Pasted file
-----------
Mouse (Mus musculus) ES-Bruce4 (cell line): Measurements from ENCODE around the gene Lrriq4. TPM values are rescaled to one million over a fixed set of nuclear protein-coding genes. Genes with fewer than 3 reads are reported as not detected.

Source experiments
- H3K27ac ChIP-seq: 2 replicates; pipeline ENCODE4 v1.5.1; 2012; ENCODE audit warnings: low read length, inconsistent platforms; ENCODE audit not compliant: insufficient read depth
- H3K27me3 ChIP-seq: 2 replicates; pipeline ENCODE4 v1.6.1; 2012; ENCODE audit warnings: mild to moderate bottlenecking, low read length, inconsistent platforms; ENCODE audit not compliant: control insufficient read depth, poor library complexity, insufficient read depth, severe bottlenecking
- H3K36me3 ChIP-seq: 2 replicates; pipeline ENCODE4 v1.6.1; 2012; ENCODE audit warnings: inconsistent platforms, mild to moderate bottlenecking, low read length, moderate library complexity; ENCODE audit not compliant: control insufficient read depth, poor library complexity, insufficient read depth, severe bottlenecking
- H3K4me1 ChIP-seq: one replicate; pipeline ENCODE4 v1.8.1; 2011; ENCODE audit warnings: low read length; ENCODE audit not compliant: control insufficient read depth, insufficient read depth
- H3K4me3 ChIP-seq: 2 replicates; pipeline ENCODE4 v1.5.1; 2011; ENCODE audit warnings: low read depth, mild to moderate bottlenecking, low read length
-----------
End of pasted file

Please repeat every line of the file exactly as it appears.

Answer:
Mouse (Mus musculus) ES-Bruce4 (cell line): Measurements from ENCODE around the gene Lrriq4. TPM values are rescaled to one million over a fixed set of nuclear protein-coding genes. Genes with fewer than 3 reads are reported as not detected.

Source experiments
- H3K27ac ChIP-seq: 2 replicates; pipeline ENCODE4 v1.5.1; 2012; ENCODE audit warnings: low read length, inconsistent platforms; ENCODE audit not compliant: insufficient read depth
- H3K27me3 ChIP-seq: 2 replicates; pipeline ENCODE4 v1.6.1; 2012; ENCODE audit warnings: mild to moderate bottlenecking, low read length, inconsistent platforms; ENCODE audit not compliant: control insufficient read depth, poor library complexity, insufficient read depth, severe bottlenecking
- H3K36me3 ChIP-seq: 2 replicates; pipeline ENCODE4 v1.6.1; 2012; ENCODE audit warnings: inconsistent platforms, mild to moderate bottlenecking, low read length, moderate library complexity; ENCODE audit not compliant: control insufficient read depth, poor library complexity, insufficient read depth, severe bottlenecking
- H3K4me1 ChIP-seq: one replicate; pipeline ENCODE4 v1.8.1; 2011; ENCODE audit warnings: low read length; ENCODE audit not compliant: control insufficient read depth, insufficient read depth
- H3K4me3 ChIP-seq: 2 replicates; pipeline ENCODE4 v1.5.1; 2011; ENCODE audit warnings: low read depth, mild to moderate bottlenecking, low read length